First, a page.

The proverb also applies to a game as a whole. Many players, for example, having been outplayed in a poker game, start to stake more and more money in a desperate attempt to win their money back — throwing good money after bad. That’s usually how they end up losing a lot more than they bargained for.

27. If you can’t spot the sucker in your first half-hour at the table, ….it’s you!’

Many players have an exaggerated idea of their own poker skills. The worst players in a game often don’t believe they are the worst. But, if you are not amongst the worst players in the game, you should be able to identify other players making clear errors. And if you can’t do that, then perhaps you are the worst player in the game, after all.

28. Perhaps the most important lesson of all is; Successful poker is all about honesty.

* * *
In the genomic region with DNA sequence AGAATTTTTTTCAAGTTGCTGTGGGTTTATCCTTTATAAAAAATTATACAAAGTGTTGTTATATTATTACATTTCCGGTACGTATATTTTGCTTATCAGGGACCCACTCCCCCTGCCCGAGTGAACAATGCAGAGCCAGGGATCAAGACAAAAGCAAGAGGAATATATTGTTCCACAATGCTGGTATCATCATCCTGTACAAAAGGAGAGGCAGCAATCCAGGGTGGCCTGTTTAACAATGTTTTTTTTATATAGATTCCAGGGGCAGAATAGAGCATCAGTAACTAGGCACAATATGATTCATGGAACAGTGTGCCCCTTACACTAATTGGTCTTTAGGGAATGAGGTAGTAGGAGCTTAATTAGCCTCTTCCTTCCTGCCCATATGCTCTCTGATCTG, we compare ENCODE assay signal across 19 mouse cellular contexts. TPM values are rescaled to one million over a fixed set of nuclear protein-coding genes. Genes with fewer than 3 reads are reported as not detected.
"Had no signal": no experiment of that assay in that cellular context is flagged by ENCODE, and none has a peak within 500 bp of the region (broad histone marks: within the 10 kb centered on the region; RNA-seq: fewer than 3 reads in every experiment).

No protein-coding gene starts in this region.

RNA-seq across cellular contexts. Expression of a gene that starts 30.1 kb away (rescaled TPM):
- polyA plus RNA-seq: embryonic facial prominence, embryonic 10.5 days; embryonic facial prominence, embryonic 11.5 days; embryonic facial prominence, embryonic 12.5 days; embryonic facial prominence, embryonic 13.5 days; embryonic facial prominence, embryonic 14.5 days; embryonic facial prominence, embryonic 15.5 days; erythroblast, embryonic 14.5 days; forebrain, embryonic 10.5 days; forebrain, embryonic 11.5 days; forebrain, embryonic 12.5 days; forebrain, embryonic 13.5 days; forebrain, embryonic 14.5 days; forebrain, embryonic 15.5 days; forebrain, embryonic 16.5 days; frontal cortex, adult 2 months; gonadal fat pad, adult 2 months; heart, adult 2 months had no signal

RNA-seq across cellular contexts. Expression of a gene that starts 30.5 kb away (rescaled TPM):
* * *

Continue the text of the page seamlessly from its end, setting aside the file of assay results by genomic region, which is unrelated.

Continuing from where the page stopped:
This may seem a strange thing to say about poker — a game famously associated with the art of deceit — but I’m talking about being honest with yourself.

Poor poker players deceive themselves by telling themselves they were really unlucky when, in reality, they just played very badly. They also tell themselves they are superb poker players when, in fact, they just got lucky with a good run of cards and some freakish outdraws. A good poker player, however, is much more honest with himself. He recognises when he gets outplayed. He criticises his own play, even when he wins. The trouble is that being honest with yourself is something a lot of people are very reluctant to do.

I hope you find these tips helpful. But take note: Your financial decisions remain entirely your own responsibility.

Happy hunting!

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Bob's Economics

⭐ Robert Jameson

Written by

Economist, Philosopher, Author and Basic Income advocate. My stuff on Medium: tiny.cc/RJMedStuff

Bob's Economics

Plain English Economics from someone who actually understands Economics!

⭐ Robert Jameson

Written by

Economist, Philosopher, Author and Basic Income advocate. My stuff on Medium: tiny.cc/RJMedStuff

Bob's Economics

Plain English Economics from someone who actually understands Economics!